This coming Sunday at Harvest Bible Chapel of Jacksonville is “Military Appreciation Sunday.” I am excited about this opportunity to give honor to those our active military and our veterans. I will be sharing a special message about the two kinds of war we are prepared to fight: the physical and the spiritual.
There are generally three views of war among Christians. Supporting Bible verses are appealed to for each view. The vast majority of Christians fall into the view I hold to, what is commonly called the “Just War” position. I fully recognize that there are many variations within each of the three views:
I believe a strong and prepared military is a necessity for our country. I also believe that we have biblical justification for being ready to fight:
1. Because there is evil in the world (Genesis 6.5; Romans 3.15-18; 2 Timothy 3.1-4).
2. Because God has established the right of self-defense (Exodus 22.2-3; Nehemiah 4.13-14; Luke 22.36).
3. Because one of the major reasons God ordained government is for protecting the people (Romans 13.1-4).
4. Because sometimes governments must act with force to stop injustice (Psalm 82.4; Ecclesiastes 3.8; Proverbs 24.6; Genesis 15.16).
Therefore, God has the government the authority to have a military:
> to protect us from harm.
> to enable us to live in freedom.
As Richard Grenier wrote, “People sleep peacefully in their beds at night only because rough men stand ready to do violence on their behalf.”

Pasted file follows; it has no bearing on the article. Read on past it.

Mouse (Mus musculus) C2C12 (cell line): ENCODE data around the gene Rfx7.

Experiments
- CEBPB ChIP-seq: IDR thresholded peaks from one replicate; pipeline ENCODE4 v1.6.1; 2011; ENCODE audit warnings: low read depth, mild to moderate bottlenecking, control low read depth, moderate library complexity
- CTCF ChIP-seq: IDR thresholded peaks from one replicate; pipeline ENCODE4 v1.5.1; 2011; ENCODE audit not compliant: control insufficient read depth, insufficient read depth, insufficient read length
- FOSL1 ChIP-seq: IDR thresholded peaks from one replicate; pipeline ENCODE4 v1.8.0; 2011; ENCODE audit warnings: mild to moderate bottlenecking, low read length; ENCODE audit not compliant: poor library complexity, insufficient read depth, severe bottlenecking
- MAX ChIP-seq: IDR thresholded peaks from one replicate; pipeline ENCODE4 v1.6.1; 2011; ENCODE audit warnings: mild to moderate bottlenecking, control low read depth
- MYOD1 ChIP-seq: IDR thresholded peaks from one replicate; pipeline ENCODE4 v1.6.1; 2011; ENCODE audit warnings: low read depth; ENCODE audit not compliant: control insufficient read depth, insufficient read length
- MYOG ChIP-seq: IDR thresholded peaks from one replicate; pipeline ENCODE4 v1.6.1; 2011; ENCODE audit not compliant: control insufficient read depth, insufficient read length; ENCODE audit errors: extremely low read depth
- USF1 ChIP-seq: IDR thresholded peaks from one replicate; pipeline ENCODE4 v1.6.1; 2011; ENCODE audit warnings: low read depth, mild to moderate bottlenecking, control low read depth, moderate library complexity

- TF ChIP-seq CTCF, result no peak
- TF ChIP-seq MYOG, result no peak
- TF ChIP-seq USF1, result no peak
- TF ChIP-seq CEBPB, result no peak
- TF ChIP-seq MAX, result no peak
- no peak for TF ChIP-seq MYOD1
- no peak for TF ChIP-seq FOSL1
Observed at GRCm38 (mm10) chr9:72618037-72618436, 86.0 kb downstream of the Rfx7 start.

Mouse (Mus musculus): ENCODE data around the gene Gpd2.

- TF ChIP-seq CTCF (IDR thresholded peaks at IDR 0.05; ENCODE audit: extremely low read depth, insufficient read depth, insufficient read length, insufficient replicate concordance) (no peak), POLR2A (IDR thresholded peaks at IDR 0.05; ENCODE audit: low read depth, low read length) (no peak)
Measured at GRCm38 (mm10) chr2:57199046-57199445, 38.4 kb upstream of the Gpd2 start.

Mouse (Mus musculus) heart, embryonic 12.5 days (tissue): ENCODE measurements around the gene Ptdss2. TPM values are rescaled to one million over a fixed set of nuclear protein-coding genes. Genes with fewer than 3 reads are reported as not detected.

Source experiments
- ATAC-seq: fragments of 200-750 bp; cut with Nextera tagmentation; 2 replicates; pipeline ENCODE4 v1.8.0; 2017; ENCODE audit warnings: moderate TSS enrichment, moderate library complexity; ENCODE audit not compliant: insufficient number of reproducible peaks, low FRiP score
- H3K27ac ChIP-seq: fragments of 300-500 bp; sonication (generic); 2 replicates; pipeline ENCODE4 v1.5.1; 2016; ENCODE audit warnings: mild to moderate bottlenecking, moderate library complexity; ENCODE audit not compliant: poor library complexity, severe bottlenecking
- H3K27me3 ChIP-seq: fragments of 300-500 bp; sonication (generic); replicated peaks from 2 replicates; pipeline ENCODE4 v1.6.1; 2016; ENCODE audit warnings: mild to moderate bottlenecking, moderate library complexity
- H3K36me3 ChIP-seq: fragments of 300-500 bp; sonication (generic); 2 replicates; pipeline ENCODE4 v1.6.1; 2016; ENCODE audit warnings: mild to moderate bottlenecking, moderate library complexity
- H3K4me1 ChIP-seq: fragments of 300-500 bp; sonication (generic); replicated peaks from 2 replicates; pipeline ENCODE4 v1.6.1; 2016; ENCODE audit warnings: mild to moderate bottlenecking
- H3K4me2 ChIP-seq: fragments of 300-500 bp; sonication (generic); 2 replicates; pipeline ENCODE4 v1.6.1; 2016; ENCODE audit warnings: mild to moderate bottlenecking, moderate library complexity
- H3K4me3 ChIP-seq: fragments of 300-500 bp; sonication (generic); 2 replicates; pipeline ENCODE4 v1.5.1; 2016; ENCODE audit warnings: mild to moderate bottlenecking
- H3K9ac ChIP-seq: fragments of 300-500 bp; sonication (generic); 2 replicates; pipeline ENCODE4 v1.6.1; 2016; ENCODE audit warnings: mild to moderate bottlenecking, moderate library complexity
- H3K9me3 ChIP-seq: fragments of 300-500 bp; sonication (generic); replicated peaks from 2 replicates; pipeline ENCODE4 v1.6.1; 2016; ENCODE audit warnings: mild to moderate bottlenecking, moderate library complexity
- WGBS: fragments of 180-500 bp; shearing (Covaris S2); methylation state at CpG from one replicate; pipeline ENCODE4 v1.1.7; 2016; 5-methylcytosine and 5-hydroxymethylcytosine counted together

…then I wonder if it makes anyone think twice about supporting the death of Terri Schaivo. A man in England, in the same state as Schaivo, turns out to have been conscious all along.
NBC decided not to accept this ad for the Super Bowl saying that the NFL and NBC were not interested in advertisements “involving political candidates or issues.”
100-0. That was the final score of a recent girls’ high school basketball game in Texas. Quick, what words come to your mind when you read that score?
Should a Christian drink alcoholic beverages? Christians are divided on the subject. Some Christians, known as prohibitionists, believe that drinking alcoholic beverages is morally wrong. Another group, known as abstentionists, believe that abstaining from use of alcoholic beverages is the wise and loving position. A final group, called the moderationists, believe that drinking alcoholic beverages is acceptable provided they are not abused to the point of drunkenness. All Christians agree that drunkenness is a sin.
Which view is correct?